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McHenry County Man Suing Police, Alleging Illegal Search

 Posted on November 29, 2016 in Drugs and Narcotics

Chicago criminal defense attorneysAccording to the Fourth Amendment to the U.S. Constitution, all American citizens have the right to be free from unreasonable search and seizures conducted by the government—generally in the form of law enforcement officers. Since the amendment was ratified—along with the other nine amendments that comprise the Bill of Rights—in 1791, what constitutes “unreasonable searches and seizures” have been constant issues in the American court system. The issue is now being raised again by a man from McHenry County who was arrested following a search that found 17 pounds of marijuana in his vehicle, as he has filed a federal lawsuit alleging the search was illegal and that officers on the scene falsified their reports to justify the warrantless search.

Search, Arrest, and Charges

In late August, a 31-year-old man was pulled over in Woodstock for an expired registration. According to reports, the officer asked the driver if he would wait and allow a drug-sniffing dog to sniff around the vehicle. The man reportedly refused, yet the officer told the driver that he could not yet leave. A second officer arrived with the dog and the dog was run around the car. The dog indicated the presence of drugs and the police found a duffel bag containing about 17 pounds of marijuana in the trunk.

The man was arrested and charged with two felony counts of possession and possession with intent to deliver. He faced up to 30 years in prison for the most serious charge. About six weeks later, however, all charges were quietly dropped, leading many in the community to wonder what was happening.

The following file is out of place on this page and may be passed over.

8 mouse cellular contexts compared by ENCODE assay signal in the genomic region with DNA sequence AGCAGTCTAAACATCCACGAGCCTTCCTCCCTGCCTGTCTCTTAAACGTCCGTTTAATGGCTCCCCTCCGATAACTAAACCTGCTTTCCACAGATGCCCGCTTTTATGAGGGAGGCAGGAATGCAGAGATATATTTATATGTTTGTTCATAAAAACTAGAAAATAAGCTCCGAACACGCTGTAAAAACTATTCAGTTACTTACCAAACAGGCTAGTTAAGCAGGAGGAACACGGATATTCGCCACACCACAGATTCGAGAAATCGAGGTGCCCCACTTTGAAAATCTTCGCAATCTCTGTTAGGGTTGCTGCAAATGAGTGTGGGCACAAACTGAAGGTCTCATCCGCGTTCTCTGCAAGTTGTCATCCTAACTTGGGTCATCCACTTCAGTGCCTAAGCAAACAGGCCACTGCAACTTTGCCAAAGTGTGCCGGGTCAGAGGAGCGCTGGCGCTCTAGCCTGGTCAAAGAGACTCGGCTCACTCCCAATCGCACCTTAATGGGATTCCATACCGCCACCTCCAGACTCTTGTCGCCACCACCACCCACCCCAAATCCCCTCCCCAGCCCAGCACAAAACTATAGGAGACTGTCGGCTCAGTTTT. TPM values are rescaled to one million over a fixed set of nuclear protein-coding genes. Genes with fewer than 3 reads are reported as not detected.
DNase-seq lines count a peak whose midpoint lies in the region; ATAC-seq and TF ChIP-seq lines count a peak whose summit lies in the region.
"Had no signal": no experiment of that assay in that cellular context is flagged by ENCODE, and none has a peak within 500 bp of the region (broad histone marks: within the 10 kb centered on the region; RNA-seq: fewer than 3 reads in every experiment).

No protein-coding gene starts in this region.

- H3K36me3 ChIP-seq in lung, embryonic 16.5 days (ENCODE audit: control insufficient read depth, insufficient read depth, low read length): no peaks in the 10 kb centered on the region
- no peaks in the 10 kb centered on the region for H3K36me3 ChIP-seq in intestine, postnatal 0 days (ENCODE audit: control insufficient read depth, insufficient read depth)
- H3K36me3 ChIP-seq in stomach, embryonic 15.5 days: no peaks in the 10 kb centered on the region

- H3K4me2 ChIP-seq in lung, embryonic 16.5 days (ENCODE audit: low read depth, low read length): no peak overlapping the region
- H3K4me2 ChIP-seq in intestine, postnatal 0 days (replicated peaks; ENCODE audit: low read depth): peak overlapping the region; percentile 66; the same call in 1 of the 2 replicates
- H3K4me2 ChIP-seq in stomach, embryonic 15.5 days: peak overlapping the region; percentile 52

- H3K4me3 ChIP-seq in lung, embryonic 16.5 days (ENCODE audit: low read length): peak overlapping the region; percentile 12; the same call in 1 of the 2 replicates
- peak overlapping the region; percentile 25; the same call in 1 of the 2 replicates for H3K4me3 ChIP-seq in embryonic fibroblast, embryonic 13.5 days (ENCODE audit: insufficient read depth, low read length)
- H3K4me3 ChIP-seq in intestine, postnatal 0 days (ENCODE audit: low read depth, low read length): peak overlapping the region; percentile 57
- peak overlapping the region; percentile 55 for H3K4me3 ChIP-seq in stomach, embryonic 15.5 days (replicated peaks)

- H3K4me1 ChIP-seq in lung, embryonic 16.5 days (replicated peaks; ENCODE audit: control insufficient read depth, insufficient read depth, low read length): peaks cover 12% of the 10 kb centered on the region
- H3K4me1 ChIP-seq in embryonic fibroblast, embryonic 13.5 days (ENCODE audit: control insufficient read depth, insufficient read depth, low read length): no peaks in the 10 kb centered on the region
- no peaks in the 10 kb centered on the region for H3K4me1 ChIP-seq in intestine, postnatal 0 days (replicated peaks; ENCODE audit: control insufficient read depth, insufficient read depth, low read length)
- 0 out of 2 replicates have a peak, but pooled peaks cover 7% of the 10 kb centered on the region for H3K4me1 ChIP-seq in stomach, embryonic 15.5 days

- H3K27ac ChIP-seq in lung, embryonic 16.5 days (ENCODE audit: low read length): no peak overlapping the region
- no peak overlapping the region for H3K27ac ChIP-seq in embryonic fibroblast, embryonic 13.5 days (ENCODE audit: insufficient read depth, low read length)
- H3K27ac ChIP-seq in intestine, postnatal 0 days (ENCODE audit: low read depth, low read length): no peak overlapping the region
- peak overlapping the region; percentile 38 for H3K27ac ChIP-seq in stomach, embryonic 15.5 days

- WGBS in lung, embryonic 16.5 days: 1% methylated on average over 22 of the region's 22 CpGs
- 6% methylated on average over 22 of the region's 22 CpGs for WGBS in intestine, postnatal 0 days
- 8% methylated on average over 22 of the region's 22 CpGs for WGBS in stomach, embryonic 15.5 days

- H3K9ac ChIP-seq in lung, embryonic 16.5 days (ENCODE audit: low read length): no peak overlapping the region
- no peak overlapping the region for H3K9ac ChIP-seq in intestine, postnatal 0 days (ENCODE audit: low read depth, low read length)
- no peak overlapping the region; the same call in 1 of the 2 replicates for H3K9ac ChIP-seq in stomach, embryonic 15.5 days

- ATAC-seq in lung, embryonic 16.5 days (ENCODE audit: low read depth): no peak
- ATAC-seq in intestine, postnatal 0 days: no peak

Federal Law Suit

The man and his attorneys remained fairly silent about the incident until they announced the filing of a lawsuit in federal court earlier this month. The suit alleges that dashcam footage recorded in the initial responding officer’s own cruiser shows the officer and the dog-handler conspiring to fabricate a story that would justify the dog sniff. The lawsuit goes on to claim that the officer admits on the tape that he could not smell marijuana, but that he would write in his report that he did. The man’s lawyer also believes that the officer made similar statements to the grand jury, but the contradiction of the video evidence led to the dismissal of the charges.

The suit is seeking compensatory and punitive damages from the officers and the city of Woodstock. If the man’s claims are proven to be true—including that he was profiled on the basis of his race—the case could cast serious doubts on other stops made by the same officers.

Know Your Rights

Even as opinions regarding marijuana and it legality evolve around the country, the man in this case had every right to refuse a search of his vehicle until the officer could obtain a warrant. If you have been in a similar situation and are now facing charges related to evidence found in such a search, you need help. Contact an experienced Chicago criminal defense attorney right away. Call 773-276-5541 and find out how the knowledgeable team at Luisi Legal Group can assist you in protecting your rights.







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